Kathleen Norris’s books include The Quotidian Mysteries, The Virgin of Bennington and The Holy Twins. She is working on a book about sloth.
This article appeared in The Christian Century, (December 13, 2005, p. 18.) Copyright by The Christian Century Foundation: used by permission. Current articles and subscription information can be found at www.christiancentury.org. This material was prepared for Religion Online by Ted and Winnie Brock.
The annunciation of the good news to Mary makes it clear that she was able to sing her song because she had listened well and said yes to God. We can trust that even in this violent, unjust and despairing world, God’s word of hope is true.
My favorite Christmas book is The Donkey’s Dream, which is about the journey Mary and Joseph made to Bethlehem. Meant for young children, Barbara Helen Berger’s story is a brilliant and subtle work of theology. Or perhaps antitheology, as it allows simple images to tell us more than words can convey about what the incarnation signifies. As the donkey ambles and dreams, we see that he is carrying a luminous city, with many gates and towers. Next we see on his back a sailing ship, rocking on the sea like a cradle, and then a flowing fountain, and then a rose. Finally we see what he has been carrying all along -- a pregnant woman in a blue robe spotted with stars.
The child who trusts the wisdom of these pages has a head start on David, who had to be convinced by Nathan that it is not we who must build God a tabernacle, but God who chooses to dwell in and among us. Our job is to accept the burden. Human concepts of grandeur change -- David’s cedar house might today be a McMansion of fake stone, with chandeliers, central air and cedar-scented room fresheners -- but God’s designs endure forever. It is in people, and not things, that God wishes to live.
In the passage from Luke that replaces the psalm in this Sunday’s readings, we see one result of God’s insistence on human beings as tabernacles of the holy. When we know God’s voice and answer his call, we sing, and as our soul "magnifies the Lord" we ourselves are magnified, becoming greater than the sum of our parts. Biblical scholars know that an illiterate peasant woman could never have made such a song, and we know that while Mary had little idea of what would be required of her, she could express her wonder and joy. This is one of those happy occasions when everyone is right. The point is that we need this hymn to restate and magnify our entire salvation history, to draw on Hannah’s song in 1 Samuel, as well as on prophetic warnings about the day of the Lord as a time when all that we value will be called into question. One thing only is clear: God has promised to come to our aid and be with us always.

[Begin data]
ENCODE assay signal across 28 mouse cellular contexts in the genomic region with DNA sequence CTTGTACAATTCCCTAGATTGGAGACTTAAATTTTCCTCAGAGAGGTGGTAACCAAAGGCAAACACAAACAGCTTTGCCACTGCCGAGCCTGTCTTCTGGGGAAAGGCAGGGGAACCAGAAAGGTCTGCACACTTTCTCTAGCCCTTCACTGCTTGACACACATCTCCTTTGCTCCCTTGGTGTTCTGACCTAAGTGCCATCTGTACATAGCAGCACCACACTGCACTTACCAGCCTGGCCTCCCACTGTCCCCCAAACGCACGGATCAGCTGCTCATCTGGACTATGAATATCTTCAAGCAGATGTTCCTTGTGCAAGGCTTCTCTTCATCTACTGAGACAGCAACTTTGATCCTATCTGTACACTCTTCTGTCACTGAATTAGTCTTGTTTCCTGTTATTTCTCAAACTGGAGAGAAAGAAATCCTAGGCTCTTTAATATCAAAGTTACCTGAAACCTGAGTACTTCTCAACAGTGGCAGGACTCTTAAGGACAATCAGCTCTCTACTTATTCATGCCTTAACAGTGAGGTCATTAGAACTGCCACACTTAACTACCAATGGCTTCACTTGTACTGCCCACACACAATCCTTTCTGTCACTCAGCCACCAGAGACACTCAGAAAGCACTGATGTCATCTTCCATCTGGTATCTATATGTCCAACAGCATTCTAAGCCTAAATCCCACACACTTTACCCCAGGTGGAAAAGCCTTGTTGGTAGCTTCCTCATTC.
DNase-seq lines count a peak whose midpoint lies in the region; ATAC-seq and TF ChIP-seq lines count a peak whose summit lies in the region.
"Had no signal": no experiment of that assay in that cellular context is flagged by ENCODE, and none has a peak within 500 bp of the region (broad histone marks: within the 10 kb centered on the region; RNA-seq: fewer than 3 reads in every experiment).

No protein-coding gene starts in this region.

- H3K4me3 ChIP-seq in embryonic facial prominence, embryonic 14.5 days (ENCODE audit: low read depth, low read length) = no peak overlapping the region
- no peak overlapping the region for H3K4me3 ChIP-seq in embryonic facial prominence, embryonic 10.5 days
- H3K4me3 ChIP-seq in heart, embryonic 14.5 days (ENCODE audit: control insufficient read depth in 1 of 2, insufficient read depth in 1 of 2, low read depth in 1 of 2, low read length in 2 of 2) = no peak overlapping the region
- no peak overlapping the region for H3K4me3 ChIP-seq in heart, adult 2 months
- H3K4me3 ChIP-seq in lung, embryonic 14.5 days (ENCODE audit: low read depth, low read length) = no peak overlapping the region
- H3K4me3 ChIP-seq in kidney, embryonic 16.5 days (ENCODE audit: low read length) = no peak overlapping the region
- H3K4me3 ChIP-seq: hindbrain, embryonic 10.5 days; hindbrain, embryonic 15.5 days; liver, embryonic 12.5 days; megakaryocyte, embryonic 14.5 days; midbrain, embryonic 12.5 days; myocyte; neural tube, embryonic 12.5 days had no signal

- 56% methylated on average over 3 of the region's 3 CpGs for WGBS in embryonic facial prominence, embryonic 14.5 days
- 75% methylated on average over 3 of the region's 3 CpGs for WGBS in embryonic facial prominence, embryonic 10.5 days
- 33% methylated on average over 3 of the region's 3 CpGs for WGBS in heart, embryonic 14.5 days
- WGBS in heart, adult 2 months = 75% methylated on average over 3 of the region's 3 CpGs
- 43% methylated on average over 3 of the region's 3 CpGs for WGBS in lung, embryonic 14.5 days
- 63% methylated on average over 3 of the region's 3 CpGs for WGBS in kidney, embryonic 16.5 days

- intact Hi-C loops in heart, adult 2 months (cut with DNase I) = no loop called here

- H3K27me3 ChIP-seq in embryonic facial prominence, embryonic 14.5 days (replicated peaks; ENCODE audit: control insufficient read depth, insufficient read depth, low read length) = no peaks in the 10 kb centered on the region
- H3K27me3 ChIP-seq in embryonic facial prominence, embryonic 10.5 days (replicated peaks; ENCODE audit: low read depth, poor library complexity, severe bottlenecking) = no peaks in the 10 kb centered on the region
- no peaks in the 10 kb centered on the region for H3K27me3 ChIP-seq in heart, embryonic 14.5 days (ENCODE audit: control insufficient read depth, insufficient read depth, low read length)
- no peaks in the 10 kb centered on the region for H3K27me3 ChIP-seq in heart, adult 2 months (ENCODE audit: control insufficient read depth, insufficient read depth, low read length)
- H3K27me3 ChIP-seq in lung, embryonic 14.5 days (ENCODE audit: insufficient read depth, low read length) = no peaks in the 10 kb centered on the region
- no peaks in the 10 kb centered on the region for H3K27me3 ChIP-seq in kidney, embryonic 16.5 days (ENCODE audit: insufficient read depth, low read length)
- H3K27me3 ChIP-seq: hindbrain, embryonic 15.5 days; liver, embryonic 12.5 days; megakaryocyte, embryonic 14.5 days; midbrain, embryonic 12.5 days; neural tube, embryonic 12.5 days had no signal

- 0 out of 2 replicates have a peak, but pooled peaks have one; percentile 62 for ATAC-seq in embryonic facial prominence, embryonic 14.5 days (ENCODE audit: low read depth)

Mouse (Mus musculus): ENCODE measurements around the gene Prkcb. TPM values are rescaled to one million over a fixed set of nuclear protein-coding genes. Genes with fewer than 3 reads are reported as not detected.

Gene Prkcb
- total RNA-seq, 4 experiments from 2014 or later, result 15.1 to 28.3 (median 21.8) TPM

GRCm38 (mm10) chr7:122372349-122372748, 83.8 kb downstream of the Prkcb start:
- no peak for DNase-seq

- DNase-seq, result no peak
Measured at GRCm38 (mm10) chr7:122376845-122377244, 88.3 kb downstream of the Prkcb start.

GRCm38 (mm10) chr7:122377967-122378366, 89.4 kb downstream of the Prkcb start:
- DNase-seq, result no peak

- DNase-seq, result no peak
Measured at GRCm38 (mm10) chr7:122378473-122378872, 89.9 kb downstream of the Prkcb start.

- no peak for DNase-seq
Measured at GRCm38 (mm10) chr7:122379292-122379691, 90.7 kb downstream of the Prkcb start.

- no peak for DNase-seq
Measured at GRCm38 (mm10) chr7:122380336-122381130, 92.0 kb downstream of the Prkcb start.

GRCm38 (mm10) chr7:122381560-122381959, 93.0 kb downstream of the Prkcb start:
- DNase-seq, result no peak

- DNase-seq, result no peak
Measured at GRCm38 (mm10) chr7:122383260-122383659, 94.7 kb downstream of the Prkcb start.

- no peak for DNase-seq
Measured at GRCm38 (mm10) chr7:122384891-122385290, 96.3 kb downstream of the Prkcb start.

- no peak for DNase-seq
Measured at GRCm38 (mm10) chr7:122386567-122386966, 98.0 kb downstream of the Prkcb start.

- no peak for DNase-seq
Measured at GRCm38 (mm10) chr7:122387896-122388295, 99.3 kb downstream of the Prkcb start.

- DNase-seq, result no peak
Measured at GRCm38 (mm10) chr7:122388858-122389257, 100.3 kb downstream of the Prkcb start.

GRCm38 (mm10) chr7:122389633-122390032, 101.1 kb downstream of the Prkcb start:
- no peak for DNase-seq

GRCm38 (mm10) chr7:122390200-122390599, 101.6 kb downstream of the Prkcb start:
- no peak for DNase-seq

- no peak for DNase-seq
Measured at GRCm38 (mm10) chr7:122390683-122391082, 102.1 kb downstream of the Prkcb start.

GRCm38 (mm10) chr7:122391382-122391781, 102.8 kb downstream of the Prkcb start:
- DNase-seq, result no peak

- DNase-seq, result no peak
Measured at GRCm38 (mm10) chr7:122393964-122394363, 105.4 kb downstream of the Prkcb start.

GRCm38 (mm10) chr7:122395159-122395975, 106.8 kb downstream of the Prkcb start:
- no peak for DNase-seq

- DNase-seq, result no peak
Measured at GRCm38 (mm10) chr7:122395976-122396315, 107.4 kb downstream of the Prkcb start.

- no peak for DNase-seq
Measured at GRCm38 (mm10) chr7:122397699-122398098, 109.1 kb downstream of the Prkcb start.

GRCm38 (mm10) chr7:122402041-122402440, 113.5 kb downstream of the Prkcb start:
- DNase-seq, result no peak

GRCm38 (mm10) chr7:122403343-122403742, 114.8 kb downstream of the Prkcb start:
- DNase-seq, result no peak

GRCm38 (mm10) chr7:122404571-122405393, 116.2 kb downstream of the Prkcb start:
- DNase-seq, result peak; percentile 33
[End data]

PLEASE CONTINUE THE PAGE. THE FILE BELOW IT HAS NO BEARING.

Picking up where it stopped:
It is no wonder that Mary’s song of praise has become one of the church’s most potent prayers. Traditionally recited in the evening at the close of vespers, it prods us to reflect upon how we have responded, this very day, to God’s call. Have we tried to ignore it, relying instead on our status, wealth or power? Or have we been poor and simple enough to receive it and take it to heart?
We hear the Gospel readings in the wrong order today, but small matter, as both are essential to our understanding of Christmas. The annunciation of the good news to Mary makes it clear that she was able to sing her song because she had listened well and said yes to God. With all the wealth of mystery provided in these texts, we do still wonder if God is foolish to choose human beings as the foundation of his kingdom. We are not only mortal, we are fickle and unfaithful, and easily distracted. All too often, in the noise of our busy lives, we give God a deaf ear, And we are glad to do so, because listening to God requires more of us than we are willing to give.
Denise Levertov begins her poem "Annunciation" with a line from the Agathistos hymn, "Hail, space for the uncontained god," reminding us of the great mystery that is enacted in Mary. But Levertov disconcertingly puts us in sharp contrast with the young woman of scripture. While annunciations of one sort or another come to most of us, Levertov insists, there are all too often those strange and risky moments
when roads of light and storm
open from darkness in a man or a woman
are turned away from
in dread, in a wave of weakness, in despair
and with relief.
Ordinary lives continue.
God does not smite them.
But the gates close, the pathway vanishes.
And so it goes with us, much of the time. We cling to what we know, the ordinary life that pays the bills. But God keeps calling and, surprisingly, is often answered by the least among us, the most unlikely people from the
provinces. It is the barren Hannahs, the young Davids and innocent Marys who hear and believe, and further God’s reign on earth. As many times as we turn away from their witness, God has put us together on the road to Jerusalem. It is never the right time, and we are never ready. We have other, more important things to do and places to be. The burden is too great for us to carry. But once we say, "Here am I, the servant of the Lord," the angel will depart, and the path will open before us. We can trust that even in this violent, unjust and despairing world, God’s word of hope is true, and we will sing it "from generation to generation."